photo courtesy VCU Athletics
VCU Athletic Director Ed McLaughlin
Q&A: VCU Athletic Director Ed McLaughlin
May the woes of February be forgotten. March Madness is here.
The Virginia Commonwealth University men’s basketball team arrived in New York City's Brooklyn borough for the Atlantic 10 tournament losers of five of its last 10 games, thanks in part to a horrid shooting slump and a sidelined senior leader. They left the Barclays Center Sunday night tournament champions.
Head coach Shaka Smart and a reenergized Rams squad won four games in four days, topping Dayton 71-65 on Sunday afternoon in the final to claim the conference crown that eluded them each of the past two seasons. The feat cemented VCU’s fifth straight NCAA tournament bid.
On Thursday, the No. 7-seeded Rams will face the No. 10-seeded Ohio State Buckeyes in Portland, Oregon, for a chance to advance to the round of 32. Richmond magazine caught up with VCU Athletic Director Ed McLaughlin to talk basketball, the annual Shaka Smart coaching vacancy rumor mill, and athletics spending at VCU.
The following is an edited transcript.
RM: What was your first thought when you saw Briante Weber fall to the floor during the Richmond game at the Siegel Center in January?
McLaughlin: The thing I remember the most was how quiet the building was, and that is sort of emblematic of sort of how passionate our fans are and how connected they are with Bri. His emotion is often on display through our fans. When he’s really fired up, the fans are really fired up. When he’s really intense, the fans are really intense. I remember feeling how quiet the building was and that uneasiness. Certainly a lot has changed since that day, I’ll say that.
RM: From courtside, you watched the team play in Brooklyn; what did you see happening on the floor or on the bench that differed from games in the month of February?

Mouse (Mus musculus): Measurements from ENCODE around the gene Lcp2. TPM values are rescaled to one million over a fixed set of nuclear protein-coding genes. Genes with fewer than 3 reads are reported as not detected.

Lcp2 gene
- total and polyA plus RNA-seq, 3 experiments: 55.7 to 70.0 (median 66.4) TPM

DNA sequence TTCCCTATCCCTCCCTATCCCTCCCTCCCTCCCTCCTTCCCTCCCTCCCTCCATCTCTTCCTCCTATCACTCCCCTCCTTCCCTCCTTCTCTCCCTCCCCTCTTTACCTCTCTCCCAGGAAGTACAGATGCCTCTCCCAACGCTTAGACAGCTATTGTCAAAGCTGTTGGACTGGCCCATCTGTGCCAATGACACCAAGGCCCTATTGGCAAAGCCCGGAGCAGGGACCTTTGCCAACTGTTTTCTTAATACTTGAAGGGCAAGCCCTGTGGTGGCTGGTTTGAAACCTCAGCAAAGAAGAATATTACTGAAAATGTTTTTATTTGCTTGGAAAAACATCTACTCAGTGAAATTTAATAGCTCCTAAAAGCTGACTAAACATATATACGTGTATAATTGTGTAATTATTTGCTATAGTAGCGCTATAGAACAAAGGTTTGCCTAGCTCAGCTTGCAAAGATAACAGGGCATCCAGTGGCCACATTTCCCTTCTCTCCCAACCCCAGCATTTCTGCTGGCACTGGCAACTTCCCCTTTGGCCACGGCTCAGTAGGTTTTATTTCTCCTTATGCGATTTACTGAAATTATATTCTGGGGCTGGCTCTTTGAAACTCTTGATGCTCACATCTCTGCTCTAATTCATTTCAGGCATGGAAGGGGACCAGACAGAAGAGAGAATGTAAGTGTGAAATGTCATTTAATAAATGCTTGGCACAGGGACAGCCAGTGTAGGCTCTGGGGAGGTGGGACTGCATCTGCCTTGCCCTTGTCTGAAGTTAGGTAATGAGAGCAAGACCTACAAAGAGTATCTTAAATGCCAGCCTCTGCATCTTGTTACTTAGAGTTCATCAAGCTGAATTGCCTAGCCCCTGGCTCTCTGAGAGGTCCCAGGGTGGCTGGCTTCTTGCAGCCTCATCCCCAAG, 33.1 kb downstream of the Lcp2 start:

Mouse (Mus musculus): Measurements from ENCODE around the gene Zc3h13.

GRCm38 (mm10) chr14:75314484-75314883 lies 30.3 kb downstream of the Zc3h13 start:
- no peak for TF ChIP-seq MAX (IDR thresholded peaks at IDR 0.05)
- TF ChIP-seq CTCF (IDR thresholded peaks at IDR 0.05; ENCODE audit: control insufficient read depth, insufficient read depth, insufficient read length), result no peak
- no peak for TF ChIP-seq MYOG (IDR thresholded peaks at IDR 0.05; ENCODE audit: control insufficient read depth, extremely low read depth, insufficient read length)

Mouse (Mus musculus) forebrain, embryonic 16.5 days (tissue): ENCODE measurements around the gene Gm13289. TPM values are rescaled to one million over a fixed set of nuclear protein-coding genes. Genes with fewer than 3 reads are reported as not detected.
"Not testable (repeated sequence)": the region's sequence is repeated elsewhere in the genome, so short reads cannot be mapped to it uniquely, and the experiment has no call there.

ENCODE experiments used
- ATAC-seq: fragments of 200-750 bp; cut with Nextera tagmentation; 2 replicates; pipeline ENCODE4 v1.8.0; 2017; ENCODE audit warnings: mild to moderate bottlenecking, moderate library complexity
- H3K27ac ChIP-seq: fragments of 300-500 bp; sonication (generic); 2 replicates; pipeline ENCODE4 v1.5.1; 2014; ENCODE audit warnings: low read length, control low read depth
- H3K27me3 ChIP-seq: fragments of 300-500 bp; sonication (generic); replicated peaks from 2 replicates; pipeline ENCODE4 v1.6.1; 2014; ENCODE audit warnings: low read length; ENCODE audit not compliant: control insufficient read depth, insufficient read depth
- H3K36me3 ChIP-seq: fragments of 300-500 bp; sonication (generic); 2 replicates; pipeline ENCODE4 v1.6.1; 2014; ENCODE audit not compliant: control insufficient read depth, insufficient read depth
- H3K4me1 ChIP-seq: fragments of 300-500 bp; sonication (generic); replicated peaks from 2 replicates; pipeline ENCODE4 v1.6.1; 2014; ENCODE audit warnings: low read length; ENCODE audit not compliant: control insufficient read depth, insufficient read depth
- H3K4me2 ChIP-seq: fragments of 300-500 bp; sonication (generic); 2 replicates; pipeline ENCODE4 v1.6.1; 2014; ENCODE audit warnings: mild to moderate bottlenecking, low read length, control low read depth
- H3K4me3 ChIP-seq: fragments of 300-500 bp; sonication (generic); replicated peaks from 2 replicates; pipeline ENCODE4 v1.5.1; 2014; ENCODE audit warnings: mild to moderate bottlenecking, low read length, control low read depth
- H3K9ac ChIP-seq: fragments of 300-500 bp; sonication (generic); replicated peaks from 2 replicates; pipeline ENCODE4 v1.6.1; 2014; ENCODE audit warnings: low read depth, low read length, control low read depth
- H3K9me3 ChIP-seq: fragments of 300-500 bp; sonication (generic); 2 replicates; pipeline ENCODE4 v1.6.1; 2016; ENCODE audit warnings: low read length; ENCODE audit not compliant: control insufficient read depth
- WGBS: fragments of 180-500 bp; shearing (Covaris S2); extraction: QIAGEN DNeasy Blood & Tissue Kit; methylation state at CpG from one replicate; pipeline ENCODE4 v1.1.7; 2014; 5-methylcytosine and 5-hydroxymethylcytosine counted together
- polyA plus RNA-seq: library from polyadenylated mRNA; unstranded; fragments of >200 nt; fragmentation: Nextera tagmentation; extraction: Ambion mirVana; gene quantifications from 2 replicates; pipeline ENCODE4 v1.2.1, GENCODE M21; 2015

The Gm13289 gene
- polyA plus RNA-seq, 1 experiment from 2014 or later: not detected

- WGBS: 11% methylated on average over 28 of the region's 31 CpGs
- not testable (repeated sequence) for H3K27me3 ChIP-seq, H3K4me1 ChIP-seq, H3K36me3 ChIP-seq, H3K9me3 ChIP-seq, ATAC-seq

McLaughlin: I saw a level of confidence that our team had this weekend that maybe wasn’t there consistently throughout the games in February. I saw a level of maturity that our team had not displayed for 40 minutes. It’s one of those things when you have a young group – with seniors, you expect them to be mature for 40 minutes straight — but I think that our leadership group did a tremendous job of bringing this team along. Our coaches, assistant coaches, our staff and our seniors did a really good job bringing this team along from a confidence and maturity perspective. At times when we had plenty of reasons to not be self-confident because of some of the results, we focused on trying to learn from it. And I think it finally all paid off this past weekend.
RM: A lot of fans online are a bit miffed at the committee for seeding VCU in the West bracket, meaning long travel times for the team and fans again. What are your feelings on the selection committee’s explanation for the seeding?
McLaughlin: They have a hard job to do. I think it’s unfortunate for our student athletes because we play four games in four days, then have a flight across the country to play four days later, on Thursday. The selection committee has a really hard job to do. If anything, I would hope they could plan for our team to not have that level of travel, but I’m sure a lot of teams [that aren’t in the NCAA tournament] wish they had that. We can’t really control it. The thing we’ve probably done best at VCU is worry about the things we can control. As much as I look at it and say, "I wish we were playing closer," that’s not what it is. The selection committee gave the best explanation they can. A jigsaw puzzle is probably the best way they can put it.
RM: Finish this sentence. VCU advances to the third round of the NCAA tournament if…
McLaughlin: (Laughs.) If we play with confidence and we stick to the process.
RM: It’s getting to be that time of year when coaching vacancies open and the Shaka Smart rumor mill starts churning. As an athletic director, how do you react to reports of other schools taking interest in your guy?
McLaughlin: I always think of it as a compliment more than anything. It’s always good when other people want the good people that you have. That’s the only way you can take it. I think we have a really good situation here. Some of the media reports the last couple of years have gotten out of hand. There was one last year that he was already at the school getting ready for a press conference. I had seen him in the office 15 minutes beforehand and knew he wasn’t there. These things take on a life of their own … it’s a testament to who he is as a person and a compliment to what we’ve done as a program. That’s all I take it as. It’s nice when other people want the good people you have, but I think we’ve also done a really good job to make it a good situation to keep the good people that we have.